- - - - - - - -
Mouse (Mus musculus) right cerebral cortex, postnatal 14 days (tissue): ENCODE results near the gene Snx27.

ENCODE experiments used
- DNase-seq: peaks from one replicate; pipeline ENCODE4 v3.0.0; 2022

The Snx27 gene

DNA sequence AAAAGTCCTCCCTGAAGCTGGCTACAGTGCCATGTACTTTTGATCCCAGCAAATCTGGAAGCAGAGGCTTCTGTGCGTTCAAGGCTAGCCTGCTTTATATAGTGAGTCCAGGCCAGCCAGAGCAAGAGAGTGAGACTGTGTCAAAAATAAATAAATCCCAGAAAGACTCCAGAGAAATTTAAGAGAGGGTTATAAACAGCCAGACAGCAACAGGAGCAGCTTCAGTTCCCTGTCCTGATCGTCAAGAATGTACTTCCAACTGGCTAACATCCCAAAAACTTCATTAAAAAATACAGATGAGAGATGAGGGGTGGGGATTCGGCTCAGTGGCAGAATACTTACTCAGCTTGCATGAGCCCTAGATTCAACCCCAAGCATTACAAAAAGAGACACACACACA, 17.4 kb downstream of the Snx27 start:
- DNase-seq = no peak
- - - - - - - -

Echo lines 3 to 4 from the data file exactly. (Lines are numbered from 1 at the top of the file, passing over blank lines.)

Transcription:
- DNase-seq: peaks from one replicate; pipeline ENCODE4 v3.0.0; 2022

The Snx27 gene